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Lt. Gen. David Thompson, vice commander of Air Force Space Command, speaks at a breakfast event as part of the 34th Space Symposium in Colorado Springs, Colorado, April 17, 2018. Air Force photo by Dave Grim

​The Air Force’s fiscal 2020 spending on space programs will look similar to the funding profiles included in the fiscal 2019 budget, the vice commander of Air Force Space Command said at a Jan. 25 AFA Mitchell Institute breakfast.

“That was $6.9 billion of new investment across the future years defense program in the ’19 budget. On top of that, we repurposed an additional $5 billion to focus on space warfighting-related activities,” Lt. Gen. David Thompson said. “So while it was $6.9 billion of new investment, it was really $12 billion refocused on what it meant to do space as a warfighting domain.”

“I would tell you, probably an early indicator, you can expect that same focus and desire and expectation to continue that sort of investment … once the budget is delivered and becomes public here in the next month,” he added.

It’s unclear when the Defense Department will release its fiscal 2020 budget, which was originally expected in early February but then appeared to be derailed by the partial government shutdown, which ended late Jan. 25 under a three-week continuing resolution.

The Air Force aims to maintain space as a spending priority so US capabilities don’t fall behind, particularly while the Pentagon pivots to advanced technologies that are superior to those of Russia and China.

Speaking to reporters after the event, Thompson also emphasized that as the government enters the early stages of standing up US Space Command in 2019, it’s imperative not to interrupt regular operations.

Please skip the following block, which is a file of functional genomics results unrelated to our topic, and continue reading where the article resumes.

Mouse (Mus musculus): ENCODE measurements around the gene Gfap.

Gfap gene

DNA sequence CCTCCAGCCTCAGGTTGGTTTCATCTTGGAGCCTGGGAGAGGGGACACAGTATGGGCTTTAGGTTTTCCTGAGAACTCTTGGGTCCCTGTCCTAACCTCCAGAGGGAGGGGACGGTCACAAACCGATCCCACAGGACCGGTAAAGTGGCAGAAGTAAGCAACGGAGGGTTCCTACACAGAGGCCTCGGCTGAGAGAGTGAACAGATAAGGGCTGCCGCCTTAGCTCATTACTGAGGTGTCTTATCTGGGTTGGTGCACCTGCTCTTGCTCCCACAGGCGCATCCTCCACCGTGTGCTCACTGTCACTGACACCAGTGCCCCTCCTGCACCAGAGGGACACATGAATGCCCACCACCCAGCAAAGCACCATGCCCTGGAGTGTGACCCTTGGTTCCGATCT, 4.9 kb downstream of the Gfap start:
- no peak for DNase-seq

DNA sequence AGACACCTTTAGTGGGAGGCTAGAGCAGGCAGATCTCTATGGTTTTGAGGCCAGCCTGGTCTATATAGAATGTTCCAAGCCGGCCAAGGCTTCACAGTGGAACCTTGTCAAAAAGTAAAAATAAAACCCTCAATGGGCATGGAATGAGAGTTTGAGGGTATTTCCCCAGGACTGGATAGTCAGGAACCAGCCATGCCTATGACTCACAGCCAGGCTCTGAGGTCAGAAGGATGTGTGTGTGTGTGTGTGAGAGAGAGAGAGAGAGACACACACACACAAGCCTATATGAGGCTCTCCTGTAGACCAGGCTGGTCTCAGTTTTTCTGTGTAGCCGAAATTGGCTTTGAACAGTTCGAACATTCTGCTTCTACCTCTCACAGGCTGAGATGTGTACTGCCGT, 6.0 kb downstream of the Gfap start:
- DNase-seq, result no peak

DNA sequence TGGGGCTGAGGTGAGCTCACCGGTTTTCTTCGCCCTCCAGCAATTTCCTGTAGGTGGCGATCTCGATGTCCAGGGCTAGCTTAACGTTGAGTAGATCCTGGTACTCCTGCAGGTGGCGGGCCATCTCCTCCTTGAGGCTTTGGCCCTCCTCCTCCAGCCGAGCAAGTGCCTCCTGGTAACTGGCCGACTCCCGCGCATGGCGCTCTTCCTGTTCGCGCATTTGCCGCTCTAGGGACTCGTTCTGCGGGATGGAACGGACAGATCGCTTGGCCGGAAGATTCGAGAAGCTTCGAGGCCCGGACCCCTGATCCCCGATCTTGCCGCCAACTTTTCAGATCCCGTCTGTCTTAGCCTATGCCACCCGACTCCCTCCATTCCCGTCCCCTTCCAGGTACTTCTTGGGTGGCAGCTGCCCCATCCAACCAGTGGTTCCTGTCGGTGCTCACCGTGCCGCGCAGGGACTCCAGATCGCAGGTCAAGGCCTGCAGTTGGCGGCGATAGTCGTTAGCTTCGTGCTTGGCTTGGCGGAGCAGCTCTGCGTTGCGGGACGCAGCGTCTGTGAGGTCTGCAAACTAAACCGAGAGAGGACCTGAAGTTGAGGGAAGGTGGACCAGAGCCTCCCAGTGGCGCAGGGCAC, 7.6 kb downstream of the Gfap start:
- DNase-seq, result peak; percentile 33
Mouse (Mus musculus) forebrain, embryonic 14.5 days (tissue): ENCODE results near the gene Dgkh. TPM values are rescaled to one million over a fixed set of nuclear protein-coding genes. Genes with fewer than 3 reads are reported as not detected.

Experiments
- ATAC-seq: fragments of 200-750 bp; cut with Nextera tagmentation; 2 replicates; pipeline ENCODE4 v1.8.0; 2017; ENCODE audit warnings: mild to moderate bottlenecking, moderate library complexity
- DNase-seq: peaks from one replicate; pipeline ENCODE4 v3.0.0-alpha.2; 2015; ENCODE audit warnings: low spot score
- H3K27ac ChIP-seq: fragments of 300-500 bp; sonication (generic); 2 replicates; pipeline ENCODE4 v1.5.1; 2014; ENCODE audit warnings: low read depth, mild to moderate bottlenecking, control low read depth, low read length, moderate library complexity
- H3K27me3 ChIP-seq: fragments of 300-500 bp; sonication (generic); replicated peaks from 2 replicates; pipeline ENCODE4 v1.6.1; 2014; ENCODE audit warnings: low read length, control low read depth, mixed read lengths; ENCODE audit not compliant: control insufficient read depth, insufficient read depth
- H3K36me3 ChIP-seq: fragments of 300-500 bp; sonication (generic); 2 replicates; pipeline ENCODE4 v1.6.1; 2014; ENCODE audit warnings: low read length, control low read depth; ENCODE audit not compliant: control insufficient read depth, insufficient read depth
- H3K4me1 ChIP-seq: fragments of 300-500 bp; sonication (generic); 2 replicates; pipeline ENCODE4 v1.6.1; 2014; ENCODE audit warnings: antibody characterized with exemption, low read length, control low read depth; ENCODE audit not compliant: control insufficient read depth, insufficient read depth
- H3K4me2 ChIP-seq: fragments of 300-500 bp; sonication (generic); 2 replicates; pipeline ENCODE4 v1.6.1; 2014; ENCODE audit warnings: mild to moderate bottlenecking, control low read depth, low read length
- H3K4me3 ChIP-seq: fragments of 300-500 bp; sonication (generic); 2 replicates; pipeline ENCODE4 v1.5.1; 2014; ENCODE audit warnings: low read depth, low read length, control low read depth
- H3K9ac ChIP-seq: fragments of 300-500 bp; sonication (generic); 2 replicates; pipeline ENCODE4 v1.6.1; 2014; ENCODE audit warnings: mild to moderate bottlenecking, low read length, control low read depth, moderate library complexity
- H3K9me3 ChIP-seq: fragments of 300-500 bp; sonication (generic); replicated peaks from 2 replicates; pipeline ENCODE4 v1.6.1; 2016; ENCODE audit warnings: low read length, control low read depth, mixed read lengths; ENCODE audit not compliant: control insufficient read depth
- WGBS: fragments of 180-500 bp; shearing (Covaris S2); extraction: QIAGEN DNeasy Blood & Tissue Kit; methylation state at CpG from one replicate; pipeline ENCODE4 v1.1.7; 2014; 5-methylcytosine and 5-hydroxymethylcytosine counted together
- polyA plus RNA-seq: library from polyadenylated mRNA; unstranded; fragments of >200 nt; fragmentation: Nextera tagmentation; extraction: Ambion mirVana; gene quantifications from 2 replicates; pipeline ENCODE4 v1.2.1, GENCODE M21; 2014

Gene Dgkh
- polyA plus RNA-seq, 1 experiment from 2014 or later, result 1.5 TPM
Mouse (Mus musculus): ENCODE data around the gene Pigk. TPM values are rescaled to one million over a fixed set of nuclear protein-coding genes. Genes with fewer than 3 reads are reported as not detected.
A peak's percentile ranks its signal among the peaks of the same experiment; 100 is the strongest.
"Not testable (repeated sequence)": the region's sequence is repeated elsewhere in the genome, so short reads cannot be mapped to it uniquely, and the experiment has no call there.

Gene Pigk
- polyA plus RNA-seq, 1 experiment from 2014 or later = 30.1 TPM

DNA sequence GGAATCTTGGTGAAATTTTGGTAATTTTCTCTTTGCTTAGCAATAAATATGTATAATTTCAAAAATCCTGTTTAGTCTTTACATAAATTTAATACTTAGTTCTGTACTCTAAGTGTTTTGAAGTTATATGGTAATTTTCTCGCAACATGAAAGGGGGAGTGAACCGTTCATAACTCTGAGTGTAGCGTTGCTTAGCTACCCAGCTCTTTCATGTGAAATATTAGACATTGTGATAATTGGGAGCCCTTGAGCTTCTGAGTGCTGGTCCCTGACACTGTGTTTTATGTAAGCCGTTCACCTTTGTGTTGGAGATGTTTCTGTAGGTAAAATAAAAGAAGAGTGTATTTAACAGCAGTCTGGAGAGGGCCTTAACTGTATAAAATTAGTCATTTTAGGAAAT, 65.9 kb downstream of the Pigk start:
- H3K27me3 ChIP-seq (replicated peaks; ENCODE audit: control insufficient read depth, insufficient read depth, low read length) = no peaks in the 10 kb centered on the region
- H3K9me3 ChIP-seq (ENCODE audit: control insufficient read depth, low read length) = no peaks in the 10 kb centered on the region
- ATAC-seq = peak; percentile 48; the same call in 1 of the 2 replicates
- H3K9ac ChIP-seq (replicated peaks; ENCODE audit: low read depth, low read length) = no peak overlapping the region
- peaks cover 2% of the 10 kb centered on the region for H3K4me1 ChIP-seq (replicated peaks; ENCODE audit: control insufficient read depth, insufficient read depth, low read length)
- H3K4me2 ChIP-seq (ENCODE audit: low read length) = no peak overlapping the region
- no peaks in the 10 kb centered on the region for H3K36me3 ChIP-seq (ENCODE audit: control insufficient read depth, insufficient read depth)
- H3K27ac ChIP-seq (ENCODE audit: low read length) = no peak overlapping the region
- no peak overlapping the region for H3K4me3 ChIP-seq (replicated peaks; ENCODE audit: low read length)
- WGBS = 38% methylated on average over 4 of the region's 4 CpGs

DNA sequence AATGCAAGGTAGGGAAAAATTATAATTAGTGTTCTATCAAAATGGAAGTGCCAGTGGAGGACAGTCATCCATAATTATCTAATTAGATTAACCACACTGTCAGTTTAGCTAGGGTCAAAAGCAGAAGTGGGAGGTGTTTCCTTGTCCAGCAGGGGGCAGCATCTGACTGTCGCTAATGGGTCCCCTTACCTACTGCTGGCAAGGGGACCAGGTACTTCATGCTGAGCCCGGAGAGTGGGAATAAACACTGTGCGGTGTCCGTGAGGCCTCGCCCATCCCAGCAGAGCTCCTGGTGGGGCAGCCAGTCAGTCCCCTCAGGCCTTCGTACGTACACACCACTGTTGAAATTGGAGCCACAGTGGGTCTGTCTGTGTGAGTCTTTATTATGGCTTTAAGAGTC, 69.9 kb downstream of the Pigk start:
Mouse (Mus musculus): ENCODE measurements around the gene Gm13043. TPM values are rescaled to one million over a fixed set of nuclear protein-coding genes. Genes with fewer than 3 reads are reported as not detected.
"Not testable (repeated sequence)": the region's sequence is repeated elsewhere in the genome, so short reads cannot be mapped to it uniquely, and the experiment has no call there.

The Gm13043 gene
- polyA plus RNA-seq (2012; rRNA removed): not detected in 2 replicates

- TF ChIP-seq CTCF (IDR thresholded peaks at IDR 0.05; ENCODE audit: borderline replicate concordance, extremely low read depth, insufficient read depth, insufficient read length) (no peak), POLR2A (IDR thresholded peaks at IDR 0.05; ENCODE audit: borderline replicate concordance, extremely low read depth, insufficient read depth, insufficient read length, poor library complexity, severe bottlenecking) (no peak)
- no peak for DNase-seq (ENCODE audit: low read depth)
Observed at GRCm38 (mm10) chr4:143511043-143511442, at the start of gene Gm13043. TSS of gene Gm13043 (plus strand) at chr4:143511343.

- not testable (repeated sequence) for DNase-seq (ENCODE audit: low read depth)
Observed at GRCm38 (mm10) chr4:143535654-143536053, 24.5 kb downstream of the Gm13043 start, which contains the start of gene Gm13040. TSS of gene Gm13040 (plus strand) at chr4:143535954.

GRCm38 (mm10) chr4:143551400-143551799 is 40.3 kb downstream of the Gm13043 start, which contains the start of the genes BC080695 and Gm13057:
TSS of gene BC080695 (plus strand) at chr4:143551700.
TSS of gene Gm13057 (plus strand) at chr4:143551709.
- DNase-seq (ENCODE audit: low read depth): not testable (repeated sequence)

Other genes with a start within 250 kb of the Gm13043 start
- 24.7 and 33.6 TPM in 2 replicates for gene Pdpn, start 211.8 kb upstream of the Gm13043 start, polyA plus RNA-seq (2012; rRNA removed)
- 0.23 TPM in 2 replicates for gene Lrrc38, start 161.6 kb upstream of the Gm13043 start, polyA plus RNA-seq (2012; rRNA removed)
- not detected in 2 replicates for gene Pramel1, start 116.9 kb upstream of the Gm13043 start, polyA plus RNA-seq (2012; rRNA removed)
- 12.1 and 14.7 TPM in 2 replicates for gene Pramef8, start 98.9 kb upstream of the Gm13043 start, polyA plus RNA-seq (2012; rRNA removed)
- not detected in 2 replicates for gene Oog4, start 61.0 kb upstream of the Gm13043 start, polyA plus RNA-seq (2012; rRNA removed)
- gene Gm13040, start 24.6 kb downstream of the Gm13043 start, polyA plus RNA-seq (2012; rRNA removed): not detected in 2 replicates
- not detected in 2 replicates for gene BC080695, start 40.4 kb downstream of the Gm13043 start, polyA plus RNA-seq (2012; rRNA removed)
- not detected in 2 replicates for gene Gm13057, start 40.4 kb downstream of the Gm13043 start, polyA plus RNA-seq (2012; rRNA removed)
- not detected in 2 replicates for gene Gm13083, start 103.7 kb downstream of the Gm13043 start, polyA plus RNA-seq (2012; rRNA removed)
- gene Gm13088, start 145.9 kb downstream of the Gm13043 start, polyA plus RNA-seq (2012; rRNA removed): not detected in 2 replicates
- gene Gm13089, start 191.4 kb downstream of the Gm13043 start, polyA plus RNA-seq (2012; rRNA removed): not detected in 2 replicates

“The final … details aren’t fully complete, but the expectation is here early in the new year, it is going to be established,” he said, going on to list his top priorities for the rollout. “The first thing is, while we’re in this process, continue to provide the capabilities and the support that we do every single day through that transition.”

Another main concern is to ensure the command is truly operating as a major organization, he continued. From the first day, the US Space Command staff will need to be large enough to be effective, he said, even though it will take years of work in the Pentagon and with Congress to make the command fully capable.

“As soon as that thing is established, there’s going to be a huge demand signal on that first commander,” Thompson said. “How they interact every day with the other combatant commanders, how they’re involved in what I’ll call the defense and national security process.”

In addition to the Pentagon’s concurrent planning for a Space Force and other broad reorganizations within Air Force Space Command, the Air Force’s space enterprise is taking part in multiple efforts that will shape America’s ability to defend and wage war beyond Earth.

For example, Maj. Gen. Kim Crider, the Air Force’s former chief data officer, is now the top Reservist assisting Gen. Jay Raymond, head of Air Force Space Command. One of her first tasks is to craft a space data strategy and make sure it dovetails with the service-wide data strategy she recently oversaw, according to Thompson.

However, he declined to discuss what options the Air Force is considering as part of Pentagon research chief Mike Griffin’s effort to create a Space Development Agency. That organization could overlap with or take over aspects of Air Force Space and Missile Systems Center’s research and development, but exactly how is still murky.

“A lot of it is, what do we have going on today?” Thompson said. “How do we ensure two things: first of all, we’re not stepping on each other, we’re not duplicating [efforts]. … Certainly the hope would be whatever goes on, goes on in a complementary fashion against the department’s highest priorities.”